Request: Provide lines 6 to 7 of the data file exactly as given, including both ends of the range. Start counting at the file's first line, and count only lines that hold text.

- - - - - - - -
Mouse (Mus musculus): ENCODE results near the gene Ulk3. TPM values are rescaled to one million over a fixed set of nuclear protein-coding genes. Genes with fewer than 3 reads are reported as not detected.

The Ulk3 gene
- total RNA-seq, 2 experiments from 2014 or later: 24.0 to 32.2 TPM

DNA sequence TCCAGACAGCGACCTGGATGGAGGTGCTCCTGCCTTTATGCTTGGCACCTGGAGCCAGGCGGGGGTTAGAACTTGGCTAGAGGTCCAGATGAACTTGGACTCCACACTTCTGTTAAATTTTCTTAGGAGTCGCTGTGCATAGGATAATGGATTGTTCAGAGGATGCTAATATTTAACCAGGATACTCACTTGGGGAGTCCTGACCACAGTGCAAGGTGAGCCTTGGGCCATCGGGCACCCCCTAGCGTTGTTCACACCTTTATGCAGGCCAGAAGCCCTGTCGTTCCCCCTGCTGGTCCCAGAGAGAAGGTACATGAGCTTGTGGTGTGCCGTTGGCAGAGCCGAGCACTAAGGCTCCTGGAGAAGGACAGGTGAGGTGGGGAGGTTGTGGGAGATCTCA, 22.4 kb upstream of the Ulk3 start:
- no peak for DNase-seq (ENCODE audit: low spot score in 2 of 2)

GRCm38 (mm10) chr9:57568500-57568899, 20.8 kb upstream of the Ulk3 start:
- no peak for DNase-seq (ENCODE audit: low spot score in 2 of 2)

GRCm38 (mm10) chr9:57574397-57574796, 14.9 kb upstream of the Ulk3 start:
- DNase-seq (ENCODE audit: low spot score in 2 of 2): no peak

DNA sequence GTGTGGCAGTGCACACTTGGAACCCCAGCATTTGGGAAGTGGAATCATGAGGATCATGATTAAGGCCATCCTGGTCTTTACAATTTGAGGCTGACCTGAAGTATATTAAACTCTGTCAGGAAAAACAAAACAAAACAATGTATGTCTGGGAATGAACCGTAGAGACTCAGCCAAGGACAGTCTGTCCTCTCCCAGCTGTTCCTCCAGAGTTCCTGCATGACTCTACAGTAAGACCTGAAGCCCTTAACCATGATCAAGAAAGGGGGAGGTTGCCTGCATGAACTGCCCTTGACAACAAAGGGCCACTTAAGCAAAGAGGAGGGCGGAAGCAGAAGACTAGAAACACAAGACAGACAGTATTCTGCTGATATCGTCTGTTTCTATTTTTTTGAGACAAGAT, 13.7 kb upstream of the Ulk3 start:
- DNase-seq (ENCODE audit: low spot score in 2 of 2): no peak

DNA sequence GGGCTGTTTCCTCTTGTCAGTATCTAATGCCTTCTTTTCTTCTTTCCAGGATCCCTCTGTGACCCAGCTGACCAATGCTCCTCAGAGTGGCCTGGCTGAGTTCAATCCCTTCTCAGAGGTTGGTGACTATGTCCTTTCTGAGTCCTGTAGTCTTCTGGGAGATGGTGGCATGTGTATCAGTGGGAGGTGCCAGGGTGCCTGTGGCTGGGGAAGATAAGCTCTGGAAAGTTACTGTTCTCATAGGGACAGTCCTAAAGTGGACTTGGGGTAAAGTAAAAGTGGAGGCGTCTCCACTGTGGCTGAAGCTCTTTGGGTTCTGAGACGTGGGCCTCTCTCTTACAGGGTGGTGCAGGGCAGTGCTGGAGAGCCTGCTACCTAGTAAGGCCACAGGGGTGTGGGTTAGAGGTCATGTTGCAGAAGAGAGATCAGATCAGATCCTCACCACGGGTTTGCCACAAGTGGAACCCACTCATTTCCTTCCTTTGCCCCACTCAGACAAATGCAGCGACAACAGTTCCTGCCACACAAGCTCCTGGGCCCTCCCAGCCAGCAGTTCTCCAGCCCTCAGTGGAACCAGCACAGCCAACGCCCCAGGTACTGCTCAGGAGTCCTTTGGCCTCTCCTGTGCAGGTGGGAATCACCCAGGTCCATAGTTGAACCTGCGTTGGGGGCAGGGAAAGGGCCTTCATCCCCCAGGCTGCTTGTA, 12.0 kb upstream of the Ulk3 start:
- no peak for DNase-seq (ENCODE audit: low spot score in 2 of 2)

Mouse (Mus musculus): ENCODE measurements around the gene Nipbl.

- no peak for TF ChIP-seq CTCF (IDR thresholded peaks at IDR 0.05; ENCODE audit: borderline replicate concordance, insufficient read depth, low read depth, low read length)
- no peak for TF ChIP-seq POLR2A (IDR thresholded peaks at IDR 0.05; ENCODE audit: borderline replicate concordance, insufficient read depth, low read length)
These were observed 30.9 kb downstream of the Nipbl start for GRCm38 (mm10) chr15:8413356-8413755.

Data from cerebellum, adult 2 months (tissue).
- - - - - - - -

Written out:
GRCm38 (mm10) chr9:57568500-57568899, 20.8 kb upstream of the Ulk3 start:
- no peak for DNase-seq (ENCODE audit: low spot score in 2 of 2)